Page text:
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Dogs taken from Tuas South 'are well', signs to be placed warning cyclists of strays

Dogs taken from Tuas South 'are well', signs to be placed warning cyclists of strays

The three stray dogs taken from the Tuas South area. (Photo: Facebook/Causes for Animals (Singapore))

SINGAPORE: Three stray dogs taken from the Tuas South area after complaints were made are well and undergoing rehabilitation, said Minister for Transport Ong Ye Kung on Friday (Jan 8), who added that signs will be put up in the area to alert visitors to the presence of strays.  

This comes after animal welfare group Causes for Animals Singapore (CAS) highlighted the canines’ situation in a Facebook post on Thursday (Jan 7).

The group claimed that a recent increase in the number of cyclists venturing into the Tuas South area had led to complaints being made about a chasing or biting incident involving a dog.

This subsequently led to all three dogs being impounded by the Animal & Veterinary Service (AVS), “their fate unknown”, said CAS.

It added that it was trying to find space in its facility for the dogs, but might not be able to do so in time.  

CAS added that it had suggested putting up a sign to warn cyclists of the presence of stray dogs, but had not received a response from the authorities on this suggestion.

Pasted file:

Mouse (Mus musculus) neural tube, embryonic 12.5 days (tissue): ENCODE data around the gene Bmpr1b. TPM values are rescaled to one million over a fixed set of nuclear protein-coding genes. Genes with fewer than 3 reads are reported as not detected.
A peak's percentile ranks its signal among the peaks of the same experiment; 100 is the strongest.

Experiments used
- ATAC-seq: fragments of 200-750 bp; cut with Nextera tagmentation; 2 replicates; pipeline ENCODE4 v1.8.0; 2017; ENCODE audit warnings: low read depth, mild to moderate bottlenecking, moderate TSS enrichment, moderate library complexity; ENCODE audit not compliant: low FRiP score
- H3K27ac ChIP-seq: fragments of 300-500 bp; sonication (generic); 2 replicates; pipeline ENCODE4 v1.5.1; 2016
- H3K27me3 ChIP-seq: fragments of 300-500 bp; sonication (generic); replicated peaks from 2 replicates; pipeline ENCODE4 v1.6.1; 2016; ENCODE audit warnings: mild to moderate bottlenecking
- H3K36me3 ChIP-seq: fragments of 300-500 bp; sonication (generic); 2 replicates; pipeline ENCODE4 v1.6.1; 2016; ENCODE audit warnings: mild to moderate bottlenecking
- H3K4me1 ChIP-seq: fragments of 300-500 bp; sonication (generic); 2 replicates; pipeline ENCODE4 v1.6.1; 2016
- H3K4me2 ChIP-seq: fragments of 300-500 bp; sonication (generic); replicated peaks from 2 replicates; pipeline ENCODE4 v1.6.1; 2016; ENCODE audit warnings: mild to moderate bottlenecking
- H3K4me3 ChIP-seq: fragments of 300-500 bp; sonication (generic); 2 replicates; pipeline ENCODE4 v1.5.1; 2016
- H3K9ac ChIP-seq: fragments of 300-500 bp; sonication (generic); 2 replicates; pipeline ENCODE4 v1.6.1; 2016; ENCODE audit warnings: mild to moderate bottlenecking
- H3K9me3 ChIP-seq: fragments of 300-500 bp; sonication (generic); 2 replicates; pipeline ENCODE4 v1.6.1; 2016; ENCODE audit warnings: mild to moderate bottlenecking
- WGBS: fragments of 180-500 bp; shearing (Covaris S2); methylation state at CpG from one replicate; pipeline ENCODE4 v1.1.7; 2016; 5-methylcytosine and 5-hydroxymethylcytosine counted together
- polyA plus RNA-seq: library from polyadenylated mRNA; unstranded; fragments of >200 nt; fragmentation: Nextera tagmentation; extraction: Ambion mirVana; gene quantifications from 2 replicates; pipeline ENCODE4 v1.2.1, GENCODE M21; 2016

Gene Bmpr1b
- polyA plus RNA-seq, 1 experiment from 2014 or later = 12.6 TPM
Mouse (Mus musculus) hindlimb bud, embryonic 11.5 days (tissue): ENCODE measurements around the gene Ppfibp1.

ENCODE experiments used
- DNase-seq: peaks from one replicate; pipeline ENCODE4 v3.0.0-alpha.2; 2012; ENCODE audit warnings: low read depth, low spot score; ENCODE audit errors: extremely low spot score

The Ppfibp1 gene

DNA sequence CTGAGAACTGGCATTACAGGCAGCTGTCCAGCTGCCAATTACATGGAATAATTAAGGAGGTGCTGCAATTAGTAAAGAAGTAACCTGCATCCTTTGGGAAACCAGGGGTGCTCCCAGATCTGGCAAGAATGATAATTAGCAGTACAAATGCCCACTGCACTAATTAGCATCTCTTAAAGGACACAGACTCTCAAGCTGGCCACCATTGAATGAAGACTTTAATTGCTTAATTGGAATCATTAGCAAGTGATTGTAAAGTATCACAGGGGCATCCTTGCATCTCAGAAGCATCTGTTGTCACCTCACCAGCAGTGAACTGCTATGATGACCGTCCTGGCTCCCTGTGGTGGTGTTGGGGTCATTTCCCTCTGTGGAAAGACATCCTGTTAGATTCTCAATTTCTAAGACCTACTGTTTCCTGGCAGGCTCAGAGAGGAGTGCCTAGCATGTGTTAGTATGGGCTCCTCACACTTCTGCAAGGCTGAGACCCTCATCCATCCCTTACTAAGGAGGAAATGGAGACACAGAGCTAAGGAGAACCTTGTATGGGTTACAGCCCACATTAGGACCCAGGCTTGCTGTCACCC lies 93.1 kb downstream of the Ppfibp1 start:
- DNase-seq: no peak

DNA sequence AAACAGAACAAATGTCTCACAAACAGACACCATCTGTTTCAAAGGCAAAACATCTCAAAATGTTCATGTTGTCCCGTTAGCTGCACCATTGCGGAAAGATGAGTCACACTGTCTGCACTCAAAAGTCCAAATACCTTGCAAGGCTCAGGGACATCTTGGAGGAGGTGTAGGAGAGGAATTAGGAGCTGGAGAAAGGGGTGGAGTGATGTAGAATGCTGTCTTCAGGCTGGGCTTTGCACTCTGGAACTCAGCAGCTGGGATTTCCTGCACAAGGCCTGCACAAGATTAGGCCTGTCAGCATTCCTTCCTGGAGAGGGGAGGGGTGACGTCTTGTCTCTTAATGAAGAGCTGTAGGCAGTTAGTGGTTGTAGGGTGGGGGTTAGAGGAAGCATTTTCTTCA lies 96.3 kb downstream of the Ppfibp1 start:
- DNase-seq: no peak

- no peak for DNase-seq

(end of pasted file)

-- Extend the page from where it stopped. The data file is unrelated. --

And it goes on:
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The group noted as part of the Trap-Neuter-Release-Manage programme - a collaboration between AVS, animal welfare groups and veterinarians aimed at managing Singapore’s stray dog population - it had sterilised almost 70 dogs in Tuas, managing to provide homes for about 60 of them. 

It hoped to rehome the remaining 10 dogs, noting they were “a little more wary of people”. 

“At the moment, they are cared for by kind feeders, who look out for them, clean up after their meals, feed at the latest of hours so they avoid having the dogs gathering for meals when too many workers are around,” said CAS. 

“We understand some dogs might be deemed a danger … but we strongly believe not everyone is,” the group said.

It called on people here to be more accepting of street animals, especially in remote industrial areas such as Tuas where there are no homes. 

CAS was responding to a Facebook post by Mr Ong on Thursday, when the Transport Minister had announced the authorities would allow stickers to be pasted on “Tuas Lamp Post 1”, a street light that had earned a reputation as a popular landmark among cyclists here

That same lamp post was home to the three stray dogs that had been impounded, it said.

In an update to his earlier social media post, Mr Ong said he had checked with AVS on the status of the three strays. 

"The dogs are well and are undergoing rehabilitation," he said, noting that AVS would work with CAS on the next steps for the canines.

"AVS will also be putting up signs to alert cyclists about the presence of stray dogs in the area. Let’s help to keep a lookout for each other and pass the word around," added Mr Ong. 

"The authorities will try to balance the needs of the wider public. We too can all play a part, exercise some give-and-take, and learn to coexist."

Source: CNA/az(rw)


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